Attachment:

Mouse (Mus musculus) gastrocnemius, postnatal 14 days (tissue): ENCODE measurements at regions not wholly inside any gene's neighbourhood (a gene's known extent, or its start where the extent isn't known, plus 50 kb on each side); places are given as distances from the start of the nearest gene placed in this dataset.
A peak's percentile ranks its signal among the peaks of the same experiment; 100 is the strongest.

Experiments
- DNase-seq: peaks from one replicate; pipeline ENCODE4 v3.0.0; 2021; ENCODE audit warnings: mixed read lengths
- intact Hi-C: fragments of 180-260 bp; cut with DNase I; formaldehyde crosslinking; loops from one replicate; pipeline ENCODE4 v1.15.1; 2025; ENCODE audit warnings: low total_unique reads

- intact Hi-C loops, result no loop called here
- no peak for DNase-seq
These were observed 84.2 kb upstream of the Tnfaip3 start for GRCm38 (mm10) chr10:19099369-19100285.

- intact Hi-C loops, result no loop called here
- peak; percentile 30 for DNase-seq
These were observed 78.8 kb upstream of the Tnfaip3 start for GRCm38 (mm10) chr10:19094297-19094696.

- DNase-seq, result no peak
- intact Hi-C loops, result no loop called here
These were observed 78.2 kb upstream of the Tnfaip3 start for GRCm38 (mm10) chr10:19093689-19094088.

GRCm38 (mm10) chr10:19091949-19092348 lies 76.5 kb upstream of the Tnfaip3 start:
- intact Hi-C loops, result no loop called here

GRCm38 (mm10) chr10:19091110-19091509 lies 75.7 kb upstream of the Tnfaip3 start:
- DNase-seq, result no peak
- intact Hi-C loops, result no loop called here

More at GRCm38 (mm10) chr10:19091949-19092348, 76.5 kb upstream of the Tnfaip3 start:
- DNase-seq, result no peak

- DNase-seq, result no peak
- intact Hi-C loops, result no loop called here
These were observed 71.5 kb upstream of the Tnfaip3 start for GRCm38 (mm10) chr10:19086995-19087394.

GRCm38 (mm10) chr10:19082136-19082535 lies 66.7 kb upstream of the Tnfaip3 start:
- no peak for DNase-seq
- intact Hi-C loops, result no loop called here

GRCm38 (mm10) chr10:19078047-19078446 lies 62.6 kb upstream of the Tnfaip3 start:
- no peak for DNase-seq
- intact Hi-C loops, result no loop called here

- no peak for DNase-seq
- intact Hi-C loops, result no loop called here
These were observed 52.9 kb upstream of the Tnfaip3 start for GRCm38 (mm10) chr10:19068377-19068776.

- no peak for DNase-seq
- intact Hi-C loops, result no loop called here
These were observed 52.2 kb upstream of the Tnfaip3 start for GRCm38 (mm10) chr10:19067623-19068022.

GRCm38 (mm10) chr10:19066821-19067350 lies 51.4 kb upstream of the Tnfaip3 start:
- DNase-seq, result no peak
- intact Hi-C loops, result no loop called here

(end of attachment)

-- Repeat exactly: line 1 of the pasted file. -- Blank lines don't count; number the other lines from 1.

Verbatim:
Mouse (Mus musculus) gastrocnemius, postnatal 14 days (tissue): ENCODE measurements at regions not wholly inside any gene's neighbourhood (a gene's known extent, or its start where the extent isn't known, plus 50 kb on each side); places are given as distances from the start of the nearest gene placed in this dataset.